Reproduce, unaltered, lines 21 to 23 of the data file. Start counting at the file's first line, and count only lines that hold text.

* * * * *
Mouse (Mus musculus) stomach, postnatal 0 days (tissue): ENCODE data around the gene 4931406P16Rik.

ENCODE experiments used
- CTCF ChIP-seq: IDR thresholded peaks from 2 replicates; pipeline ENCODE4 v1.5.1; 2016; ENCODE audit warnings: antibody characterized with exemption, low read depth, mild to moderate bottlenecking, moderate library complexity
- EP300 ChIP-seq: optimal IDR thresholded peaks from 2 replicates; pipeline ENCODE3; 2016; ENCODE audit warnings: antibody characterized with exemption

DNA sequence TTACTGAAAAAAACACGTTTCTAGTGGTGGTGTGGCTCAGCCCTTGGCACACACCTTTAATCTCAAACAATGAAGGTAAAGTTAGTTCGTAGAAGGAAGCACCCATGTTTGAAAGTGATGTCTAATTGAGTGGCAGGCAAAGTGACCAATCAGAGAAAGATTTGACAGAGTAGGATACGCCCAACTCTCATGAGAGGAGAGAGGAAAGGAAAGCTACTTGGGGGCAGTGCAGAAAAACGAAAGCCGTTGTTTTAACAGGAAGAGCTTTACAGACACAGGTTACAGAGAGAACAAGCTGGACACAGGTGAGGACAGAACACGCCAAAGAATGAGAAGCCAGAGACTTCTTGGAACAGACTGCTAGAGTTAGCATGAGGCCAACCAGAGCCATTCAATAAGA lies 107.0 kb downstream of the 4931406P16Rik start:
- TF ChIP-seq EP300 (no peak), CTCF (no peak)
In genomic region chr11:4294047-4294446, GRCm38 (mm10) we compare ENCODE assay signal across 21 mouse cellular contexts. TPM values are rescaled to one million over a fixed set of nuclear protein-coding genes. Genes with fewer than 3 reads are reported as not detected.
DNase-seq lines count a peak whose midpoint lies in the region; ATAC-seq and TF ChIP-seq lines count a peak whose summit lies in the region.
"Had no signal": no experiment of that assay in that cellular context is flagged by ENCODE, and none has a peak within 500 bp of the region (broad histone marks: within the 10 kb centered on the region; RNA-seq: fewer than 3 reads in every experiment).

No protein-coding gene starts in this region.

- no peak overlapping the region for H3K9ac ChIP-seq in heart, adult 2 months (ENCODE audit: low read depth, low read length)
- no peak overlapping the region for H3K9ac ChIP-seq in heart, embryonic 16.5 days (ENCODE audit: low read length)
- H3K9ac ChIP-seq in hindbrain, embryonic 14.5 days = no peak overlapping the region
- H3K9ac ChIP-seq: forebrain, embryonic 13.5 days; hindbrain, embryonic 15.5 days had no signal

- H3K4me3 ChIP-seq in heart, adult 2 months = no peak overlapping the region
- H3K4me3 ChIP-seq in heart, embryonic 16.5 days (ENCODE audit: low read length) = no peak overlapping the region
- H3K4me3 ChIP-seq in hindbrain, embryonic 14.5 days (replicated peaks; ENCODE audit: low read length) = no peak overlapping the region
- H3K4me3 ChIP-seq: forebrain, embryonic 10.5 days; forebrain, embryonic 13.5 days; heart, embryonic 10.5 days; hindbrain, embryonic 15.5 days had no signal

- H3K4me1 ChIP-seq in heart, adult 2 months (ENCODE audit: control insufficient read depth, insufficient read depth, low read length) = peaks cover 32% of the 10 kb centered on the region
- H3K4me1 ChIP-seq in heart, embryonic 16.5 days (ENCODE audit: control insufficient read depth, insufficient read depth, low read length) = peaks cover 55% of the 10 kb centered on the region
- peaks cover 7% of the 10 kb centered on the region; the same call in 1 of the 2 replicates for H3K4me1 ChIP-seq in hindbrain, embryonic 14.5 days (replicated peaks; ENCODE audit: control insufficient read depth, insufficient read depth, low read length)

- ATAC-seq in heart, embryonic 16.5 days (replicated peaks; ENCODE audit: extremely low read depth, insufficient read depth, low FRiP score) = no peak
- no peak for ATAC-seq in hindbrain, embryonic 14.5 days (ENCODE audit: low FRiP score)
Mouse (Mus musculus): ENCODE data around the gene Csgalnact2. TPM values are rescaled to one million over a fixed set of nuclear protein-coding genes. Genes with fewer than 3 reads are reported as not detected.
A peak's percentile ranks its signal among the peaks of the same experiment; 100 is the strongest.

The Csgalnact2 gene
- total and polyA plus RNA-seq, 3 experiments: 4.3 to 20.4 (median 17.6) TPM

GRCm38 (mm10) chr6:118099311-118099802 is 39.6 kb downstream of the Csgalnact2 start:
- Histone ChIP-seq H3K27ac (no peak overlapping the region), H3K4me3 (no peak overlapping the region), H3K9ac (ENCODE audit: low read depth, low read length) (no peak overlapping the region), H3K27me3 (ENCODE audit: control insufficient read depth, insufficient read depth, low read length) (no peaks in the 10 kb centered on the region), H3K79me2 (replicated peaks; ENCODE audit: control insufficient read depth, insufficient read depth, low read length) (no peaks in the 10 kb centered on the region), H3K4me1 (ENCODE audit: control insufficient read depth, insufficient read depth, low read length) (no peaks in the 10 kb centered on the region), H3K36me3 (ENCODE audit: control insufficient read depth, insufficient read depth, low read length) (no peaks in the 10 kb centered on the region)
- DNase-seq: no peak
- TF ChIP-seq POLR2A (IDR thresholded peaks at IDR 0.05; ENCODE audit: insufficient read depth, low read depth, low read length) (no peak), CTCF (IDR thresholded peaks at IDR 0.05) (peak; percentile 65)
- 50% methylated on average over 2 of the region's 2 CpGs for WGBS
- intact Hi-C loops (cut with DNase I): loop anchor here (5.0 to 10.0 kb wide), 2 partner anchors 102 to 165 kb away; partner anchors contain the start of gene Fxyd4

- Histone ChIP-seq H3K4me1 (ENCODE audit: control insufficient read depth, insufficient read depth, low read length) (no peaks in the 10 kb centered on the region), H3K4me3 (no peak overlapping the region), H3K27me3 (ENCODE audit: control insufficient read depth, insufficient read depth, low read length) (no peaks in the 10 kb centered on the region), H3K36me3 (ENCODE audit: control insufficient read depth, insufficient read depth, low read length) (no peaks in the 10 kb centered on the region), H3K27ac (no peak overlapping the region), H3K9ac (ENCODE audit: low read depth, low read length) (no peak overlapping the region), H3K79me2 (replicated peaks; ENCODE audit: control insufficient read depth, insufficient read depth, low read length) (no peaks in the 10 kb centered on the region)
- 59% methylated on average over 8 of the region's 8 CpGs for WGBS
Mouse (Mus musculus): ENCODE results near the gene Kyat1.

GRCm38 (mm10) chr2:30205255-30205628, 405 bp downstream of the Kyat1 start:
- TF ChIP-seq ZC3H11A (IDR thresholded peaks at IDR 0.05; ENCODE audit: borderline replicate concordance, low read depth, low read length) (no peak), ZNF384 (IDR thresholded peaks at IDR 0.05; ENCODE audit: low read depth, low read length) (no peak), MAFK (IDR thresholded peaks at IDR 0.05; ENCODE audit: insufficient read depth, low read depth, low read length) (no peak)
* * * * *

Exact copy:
- peaks cover 7% of the 10 kb centered on the region; the same call in 1 of the 2 replicates for H3K4me1 ChIP-seq in hindbrain, embryonic 14.5 days (replicated peaks; ENCODE audit: control insufficient read depth, insufficient read depth, low read length)

- ATAC-seq in heart, embryonic 16.5 days (replicated peaks; ENCODE audit: extremely low read depth, insufficient read depth, low FRiP score) = no peak
- no peak for ATAC-seq in hindbrain, embryonic 14.5 days (ENCODE audit: low FRiP score)